Stuck at the end of a double integral, still have to integrate ln(4+y^2)dy Assuming I did the right first step. Original double integral is x/(x^2+y^2) Thanks!
Have you had any thoughts on integrating that? I see two obvious things to try: (1) Do what you normally do with integrals of logarithms. (2) Make a substitution.
There's no need for substitution for that integral. Part integration once then a smart move in the numerator of the remaining integral and it's done. Daniel.
is the integral we are talking about [tex]\int_{0}^{1}\int_{1}^{2}\frac{x}{x^2+y^2}dxdy[/tex]? i get [tex]\frac{1}{2}\int_{0}^{1}\left[\ln(4+y^2)-\ln(1+y^2)\right]dy[/tex] what should i do next? (edit: i got it. integration by parts.)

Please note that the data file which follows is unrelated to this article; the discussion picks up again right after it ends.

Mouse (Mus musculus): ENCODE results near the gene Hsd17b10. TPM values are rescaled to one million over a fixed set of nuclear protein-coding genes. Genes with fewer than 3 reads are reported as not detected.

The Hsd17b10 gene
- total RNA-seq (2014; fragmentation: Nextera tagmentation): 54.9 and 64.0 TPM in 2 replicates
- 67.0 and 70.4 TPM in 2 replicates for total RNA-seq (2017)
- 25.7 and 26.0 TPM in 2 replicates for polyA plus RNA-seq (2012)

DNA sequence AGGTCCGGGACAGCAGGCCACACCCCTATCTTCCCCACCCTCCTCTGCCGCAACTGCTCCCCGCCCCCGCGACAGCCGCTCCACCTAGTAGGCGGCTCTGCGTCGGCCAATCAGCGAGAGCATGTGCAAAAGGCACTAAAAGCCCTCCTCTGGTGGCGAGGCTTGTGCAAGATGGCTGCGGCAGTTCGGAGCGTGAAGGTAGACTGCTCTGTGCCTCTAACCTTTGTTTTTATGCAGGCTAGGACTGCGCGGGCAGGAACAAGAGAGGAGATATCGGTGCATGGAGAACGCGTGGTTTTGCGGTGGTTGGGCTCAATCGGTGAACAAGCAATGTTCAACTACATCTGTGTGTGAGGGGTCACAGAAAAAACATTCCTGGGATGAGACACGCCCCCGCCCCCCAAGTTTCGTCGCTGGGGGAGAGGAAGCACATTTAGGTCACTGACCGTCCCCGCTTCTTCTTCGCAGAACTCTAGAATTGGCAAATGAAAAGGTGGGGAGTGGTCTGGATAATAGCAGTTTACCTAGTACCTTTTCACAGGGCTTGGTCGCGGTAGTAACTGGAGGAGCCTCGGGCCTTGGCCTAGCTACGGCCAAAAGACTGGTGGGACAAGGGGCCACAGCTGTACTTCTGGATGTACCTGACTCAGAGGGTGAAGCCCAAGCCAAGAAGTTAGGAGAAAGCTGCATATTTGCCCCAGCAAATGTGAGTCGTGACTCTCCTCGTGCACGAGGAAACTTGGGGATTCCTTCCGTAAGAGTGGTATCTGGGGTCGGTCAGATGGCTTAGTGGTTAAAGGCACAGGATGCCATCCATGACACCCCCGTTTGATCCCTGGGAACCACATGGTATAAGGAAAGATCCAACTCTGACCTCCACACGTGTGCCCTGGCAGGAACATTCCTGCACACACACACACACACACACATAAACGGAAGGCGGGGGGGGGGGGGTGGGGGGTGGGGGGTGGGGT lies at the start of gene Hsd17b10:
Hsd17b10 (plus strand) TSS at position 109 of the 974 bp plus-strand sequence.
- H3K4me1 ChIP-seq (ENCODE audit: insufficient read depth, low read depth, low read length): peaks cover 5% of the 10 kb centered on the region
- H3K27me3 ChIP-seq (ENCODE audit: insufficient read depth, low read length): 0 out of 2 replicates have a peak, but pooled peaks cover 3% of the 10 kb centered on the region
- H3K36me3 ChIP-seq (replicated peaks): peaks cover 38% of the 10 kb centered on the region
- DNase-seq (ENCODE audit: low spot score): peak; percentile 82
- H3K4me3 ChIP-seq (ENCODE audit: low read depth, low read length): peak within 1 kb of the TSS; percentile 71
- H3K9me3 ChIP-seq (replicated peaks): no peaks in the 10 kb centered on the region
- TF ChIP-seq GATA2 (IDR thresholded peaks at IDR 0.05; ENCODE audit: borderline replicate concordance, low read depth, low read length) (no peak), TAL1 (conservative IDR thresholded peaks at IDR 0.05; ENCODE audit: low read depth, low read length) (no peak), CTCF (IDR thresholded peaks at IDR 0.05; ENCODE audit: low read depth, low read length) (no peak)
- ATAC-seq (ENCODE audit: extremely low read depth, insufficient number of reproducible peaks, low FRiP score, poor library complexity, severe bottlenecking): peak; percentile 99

Murshid, split the integral up, do them separately perhaps? Eg, say for [tex]\int ln(1+y^2) dy[/tex] we could let y^2 equal u. Find du/dy, easy. Then, solve for dy. Now substitute that value in. We end up with [tex]\int \frac{ln (u+1)}{2(u)^{1/2}} du [/tex]. Then some nice integration by parts and we are done? Takes a while though, I hope your patient.
well i got it already. thanks anyway. but we can directly use integration by parts on this [tex]\int ln(1+y^2) dy[/tex] by letting [tex]u = \ln(1+y^2)[/tex] and [tex]dv = dy[/tex]